How to Cultivate a Gratitude Culture at Work

By Jennifer Thomas | November 3, 2020 | Rally Health


Taking time to feel grateful might seem a little strange these days. For one, many people are busy juggling their work schedules with remote learning or trying to fit in some outdoor exercise while the weather still holds. And then there’s the lingering stress and uncertainty about the future. But this is actually a smart time for companies to create and encourage a culture of gratitude. That’s because gratitude fosters a sense of hope and security, says Jennifer Wong Boyle, a licensed therapist with a practice in Los Angeles.

“It’s easy to be grateful when things are going well, but gratitude really flexes its muscles when things are challenging,” Wong Boyle says. “It gives us a breather from the intensity of any negative situation.”

The simple definition of gratitude is showing appreciation. That can mean taking time to appreciate the good things in your life or, in the context of work, recognizing the worth of each individual and the contributions they make to the workplace, Wong Boyle says.

When a company leads with gratitude, good things happen. Workplace gratitude makes employees feel respected and part of the team. Practicing gratitude in general can help reduce stress and improve people’s health. All of that is a positive for people’s well-being, says Linda Roszak Burton, founder of the leadership development firm DRW, and author of Gratitude Heals.

Fostering a company culture of gratitude, even during tough times, doesn’t have to be dramatic or formal. The best efforts are simply ones that are sincere, Roszak Burton says. Here’s how to do it.

Make gratitude a habit

For gratitude to take hold, it must be practiced. Roszak Burton recommends that companies start small. For example, managers might start opening every meeting or team huddle by naming one or two things from the past 24 hours that they are grateful for.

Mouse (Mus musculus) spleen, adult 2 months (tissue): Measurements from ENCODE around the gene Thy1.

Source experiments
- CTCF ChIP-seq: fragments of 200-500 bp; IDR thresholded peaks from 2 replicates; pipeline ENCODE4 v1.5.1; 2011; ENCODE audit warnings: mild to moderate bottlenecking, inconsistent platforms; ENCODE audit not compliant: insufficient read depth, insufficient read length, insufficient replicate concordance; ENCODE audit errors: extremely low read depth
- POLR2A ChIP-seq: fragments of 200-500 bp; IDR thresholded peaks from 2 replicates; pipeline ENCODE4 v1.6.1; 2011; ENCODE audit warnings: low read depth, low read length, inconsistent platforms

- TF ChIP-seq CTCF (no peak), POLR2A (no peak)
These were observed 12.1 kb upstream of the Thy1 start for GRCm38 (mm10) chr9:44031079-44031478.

“It could be a positive emotion, an interaction, a relationship or a step forward in a tough project,” Roszak Burton says.

That introduces the concept of gratitude, and the next step is to offer avenues for employees to participate. Participation should always be voluntary and as natural as possible, Wong Boyle says. It could be as simple as creating a gratitude tree or jar with blank “leaves” or notes to write something they’re grateful for or something positive that happened.

If your company uses messaging software like Slack, create a specific channel where people can give kudos to someone whose hard work or teamwork they appreciate. There are also other simple low-tech ways to show appreciation. For example, you might email PDFs of blank organization charts and ask managers to create gratitude flowcharts with detailed thanks to their direct reports.

Positive communication on its own is a form of showing gratitude. Many employees are still working remotely, and it’s important to still regularly check in even if things seem to be going smoothly. “Pick up the phone, send an email, schedule a Zoom call, to see how they’re doing,” Roszak Burton says. Hopping on another video call may be the equivalent of a root canal for some employees, but it’s also important to maintain relationships and to show employees that you see them as people, and not just workers, she says.

Don’t forget to encourage them to explore gratitude for themselves, too. Gratitude journaling is one easy way for people to write down the things they’re grateful for. You might consider mailing out journals company-wide. There aren’t any hard and fast rules for gratitude journaling, but it can be helpful to set aside time every day or every week to write down three to five good things that happened.

Or instead of a journal, send your employees the supplies to make their own gratitude jar at home. Not only do gifts make people feel appreciated, Roszak Burton says, but creating the jar — a place for people to drop in written notes about things they’re grateful for — can also be a fun activity for families.